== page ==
German actor Gottfried Vollmer about Ayurveda

Gottfried Vollmer, an actor well-known in Germany from his roles in cinema and TV (‘Tatort’, ‘Alarm for Cobra 11’), came across Ayurveda (‘the science of (long) life’) in 1987 and studied it in its country of origin, India.

A graduate of the largest art school in Europe (Berlin University of Arts), he heard through acquaintances of an Ayurveda ‘pioneer’ course in India and was curious. At that time Ayurveda was not yet known in Europe—it was still considered an ‘insider tip’.

‘That was a powerful experience,’ Vollmer says. ‘There were 500 participants from all over the world. The course was led by the Vedic scholar Maharishi Mahesh Yogi and Dr. Ulrich Bauhofer, one of today's leading German Ayurvedic physicians’.

‘Some of the best-known Indian Ayurveda authorities taught us: Dr. BD Triguna, then president of the All IndiaAyurveda Congress, and Dr. Balraj Maharishi, India's best connoisseur of medicinal flora’.

‘Even today I benefit from the great knowledge that was given to us at that time,’ says the 1.99 m tall actor.

‘I learned that in Maharishi Ayurveda awareness comes first, which means, consciousness shapes the body and keeps it in balance. At the same time it is important to work on the physiological level to always keep the body in good balance. That really changed my life. In India we learned the basic Ayurvedic principles and even today I live that way so I can keep my doshas in equilibrium.’

‘It always fascinates me, how Ayurveda achieves great things with simple means. For example, a small change in the daily routine. Or other small things like sipping hot water, or even going to bed at 10 o´clock at night, can balance the physiology long-term. For me, Ayurveda is very practical for everyday life. Without great expense, without much effort, you can achieve true balance in the physiology.’

‘My job requires that I travel a lot - thus vata dosha always easily gets increased. For this reason I do many things that balance vata dosha: for example, I make sure that between 12 and 2 o’clock I have a good, rich, nutritious, and above all warm meal, because I have realized that this is totally grounding and stabilizing. It gives energy for the whole day.’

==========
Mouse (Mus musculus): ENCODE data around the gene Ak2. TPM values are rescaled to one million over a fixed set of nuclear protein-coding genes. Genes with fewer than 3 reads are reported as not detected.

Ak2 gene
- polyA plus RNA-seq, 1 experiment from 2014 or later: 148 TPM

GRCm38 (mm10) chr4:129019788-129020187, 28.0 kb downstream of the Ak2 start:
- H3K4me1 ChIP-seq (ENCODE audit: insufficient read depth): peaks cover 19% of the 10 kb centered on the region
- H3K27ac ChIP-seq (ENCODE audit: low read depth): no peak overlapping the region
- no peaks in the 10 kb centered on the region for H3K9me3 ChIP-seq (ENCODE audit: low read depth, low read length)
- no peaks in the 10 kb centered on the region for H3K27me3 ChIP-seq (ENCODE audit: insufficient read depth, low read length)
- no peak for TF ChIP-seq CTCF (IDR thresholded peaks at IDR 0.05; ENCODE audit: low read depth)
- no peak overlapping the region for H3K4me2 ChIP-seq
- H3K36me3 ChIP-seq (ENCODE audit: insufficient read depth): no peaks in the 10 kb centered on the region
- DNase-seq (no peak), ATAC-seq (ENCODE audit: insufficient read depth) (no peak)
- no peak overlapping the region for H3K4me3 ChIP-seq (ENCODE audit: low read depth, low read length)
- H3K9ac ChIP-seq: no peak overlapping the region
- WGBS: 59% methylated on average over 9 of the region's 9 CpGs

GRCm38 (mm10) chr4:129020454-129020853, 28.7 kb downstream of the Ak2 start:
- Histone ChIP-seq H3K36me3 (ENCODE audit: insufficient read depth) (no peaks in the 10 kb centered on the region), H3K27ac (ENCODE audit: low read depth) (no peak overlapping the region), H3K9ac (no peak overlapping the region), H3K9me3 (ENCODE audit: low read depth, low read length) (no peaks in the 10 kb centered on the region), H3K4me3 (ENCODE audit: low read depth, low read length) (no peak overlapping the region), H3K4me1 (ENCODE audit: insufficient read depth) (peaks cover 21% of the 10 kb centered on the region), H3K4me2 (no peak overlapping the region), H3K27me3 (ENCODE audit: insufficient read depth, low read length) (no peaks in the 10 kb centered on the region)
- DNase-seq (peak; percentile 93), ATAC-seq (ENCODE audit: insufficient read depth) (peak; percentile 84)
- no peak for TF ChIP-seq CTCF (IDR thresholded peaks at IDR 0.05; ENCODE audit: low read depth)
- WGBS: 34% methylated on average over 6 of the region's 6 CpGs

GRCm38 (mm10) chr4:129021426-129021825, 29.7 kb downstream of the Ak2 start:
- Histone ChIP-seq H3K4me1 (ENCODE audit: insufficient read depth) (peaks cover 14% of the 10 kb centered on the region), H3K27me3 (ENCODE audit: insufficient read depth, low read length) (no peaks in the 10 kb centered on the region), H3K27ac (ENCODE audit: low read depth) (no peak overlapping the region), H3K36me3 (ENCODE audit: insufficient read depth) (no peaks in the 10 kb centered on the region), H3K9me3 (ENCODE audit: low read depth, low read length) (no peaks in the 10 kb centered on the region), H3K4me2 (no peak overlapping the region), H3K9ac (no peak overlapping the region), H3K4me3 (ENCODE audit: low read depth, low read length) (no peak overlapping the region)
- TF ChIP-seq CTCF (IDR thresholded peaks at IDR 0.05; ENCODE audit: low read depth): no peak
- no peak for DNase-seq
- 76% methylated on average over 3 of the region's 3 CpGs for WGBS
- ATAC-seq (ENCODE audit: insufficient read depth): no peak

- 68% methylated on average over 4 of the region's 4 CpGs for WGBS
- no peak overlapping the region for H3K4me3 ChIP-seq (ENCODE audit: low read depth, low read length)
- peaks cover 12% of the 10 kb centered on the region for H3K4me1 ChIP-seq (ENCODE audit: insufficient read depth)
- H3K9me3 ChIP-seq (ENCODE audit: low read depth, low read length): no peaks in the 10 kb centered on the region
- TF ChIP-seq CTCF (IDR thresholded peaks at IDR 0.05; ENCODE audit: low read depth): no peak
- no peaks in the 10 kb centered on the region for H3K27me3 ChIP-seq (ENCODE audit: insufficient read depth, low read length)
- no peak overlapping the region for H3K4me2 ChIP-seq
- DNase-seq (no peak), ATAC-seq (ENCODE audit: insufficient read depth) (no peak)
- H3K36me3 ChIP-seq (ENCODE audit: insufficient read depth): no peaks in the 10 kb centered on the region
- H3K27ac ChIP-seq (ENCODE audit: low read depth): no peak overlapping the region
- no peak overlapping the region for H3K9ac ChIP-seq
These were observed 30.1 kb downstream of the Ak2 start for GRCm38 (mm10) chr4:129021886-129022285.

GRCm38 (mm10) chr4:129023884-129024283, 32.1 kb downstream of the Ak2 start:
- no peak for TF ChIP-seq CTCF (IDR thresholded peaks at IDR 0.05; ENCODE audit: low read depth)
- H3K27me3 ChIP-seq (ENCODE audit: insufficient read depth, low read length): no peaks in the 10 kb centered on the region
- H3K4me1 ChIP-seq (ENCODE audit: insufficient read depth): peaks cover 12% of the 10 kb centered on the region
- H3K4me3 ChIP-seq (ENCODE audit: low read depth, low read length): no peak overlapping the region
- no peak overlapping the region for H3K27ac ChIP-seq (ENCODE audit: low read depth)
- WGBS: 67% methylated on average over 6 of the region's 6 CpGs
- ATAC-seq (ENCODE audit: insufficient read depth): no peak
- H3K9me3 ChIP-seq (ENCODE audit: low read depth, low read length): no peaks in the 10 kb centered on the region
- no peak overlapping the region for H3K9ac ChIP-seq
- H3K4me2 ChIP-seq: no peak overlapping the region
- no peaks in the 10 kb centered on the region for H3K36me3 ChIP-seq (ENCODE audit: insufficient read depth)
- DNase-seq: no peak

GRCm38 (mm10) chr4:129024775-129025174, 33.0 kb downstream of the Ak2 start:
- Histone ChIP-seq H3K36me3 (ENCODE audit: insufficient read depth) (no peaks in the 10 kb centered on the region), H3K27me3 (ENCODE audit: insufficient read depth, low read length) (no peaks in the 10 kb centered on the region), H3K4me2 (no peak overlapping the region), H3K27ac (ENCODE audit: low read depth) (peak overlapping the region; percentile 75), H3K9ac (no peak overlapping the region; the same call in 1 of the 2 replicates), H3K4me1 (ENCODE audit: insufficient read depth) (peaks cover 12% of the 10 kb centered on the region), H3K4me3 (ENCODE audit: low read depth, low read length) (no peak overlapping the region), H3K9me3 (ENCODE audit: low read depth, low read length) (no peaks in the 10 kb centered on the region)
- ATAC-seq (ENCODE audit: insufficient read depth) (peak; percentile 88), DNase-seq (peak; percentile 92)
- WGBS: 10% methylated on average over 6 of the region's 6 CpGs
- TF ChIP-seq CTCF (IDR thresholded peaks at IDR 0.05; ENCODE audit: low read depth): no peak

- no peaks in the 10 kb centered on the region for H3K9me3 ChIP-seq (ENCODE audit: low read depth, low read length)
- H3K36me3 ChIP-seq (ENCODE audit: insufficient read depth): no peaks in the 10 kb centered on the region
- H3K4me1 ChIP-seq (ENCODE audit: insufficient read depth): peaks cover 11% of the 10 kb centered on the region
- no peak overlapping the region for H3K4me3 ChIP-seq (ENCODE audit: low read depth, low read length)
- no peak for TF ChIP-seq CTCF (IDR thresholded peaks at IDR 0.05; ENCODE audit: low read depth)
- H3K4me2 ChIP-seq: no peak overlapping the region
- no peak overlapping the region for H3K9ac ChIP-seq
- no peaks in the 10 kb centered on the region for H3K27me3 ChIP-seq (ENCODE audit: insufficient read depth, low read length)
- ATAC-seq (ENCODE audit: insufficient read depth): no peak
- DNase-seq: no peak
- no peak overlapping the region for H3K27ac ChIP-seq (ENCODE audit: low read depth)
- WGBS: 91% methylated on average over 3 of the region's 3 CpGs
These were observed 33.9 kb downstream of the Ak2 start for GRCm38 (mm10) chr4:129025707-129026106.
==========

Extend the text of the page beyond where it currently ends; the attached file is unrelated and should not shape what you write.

‘This is a tool. Another is that I make sure—at least for a few days—to go to bed very early, especially if I am “falling behind” with my sleep, because I know that the cells are better nourished before midnight. That alone has a very stabilizing effect, and internal balance is better preserved than with a sleep deficit’.

‘In addition, I teach meditation,’ the actor surprised us. ‘Our society is running much faster in terms of time, and distances became closer and closer, and meditation is therefore now extremely popular.’

‘Many people slowly run into burnout. Here again, Ayurvedic knowledge helps me. Sometimes I literally “order” clients to go to bed at 10 o’clock for one week, and report back. I check with them and have repeatedly had quite an amazing experience. For example, there was a male client with depressive disorders as a result of massive over work. But this one week during which he went to bed at 10 o’clock stabilized him enormously. I saw him every second day and could really see that meditation in conjunction with early bedtime had an amazing effect.’

‘In my circle of colleagues I also see that meditating is trendy.’

‘Transcendental Meditation, which I teach, has become very popular among actors, since word has spread that particularly international actors, or “half of Hollywood” have begun.’

‘Ayurveda also plays a role here,’ says Vollmer. ‘On the set, I see one or the other colleague running around with their small thermos flask filled with hot water; it makes you smile inwardly and you know: Aha, Ayurveda…’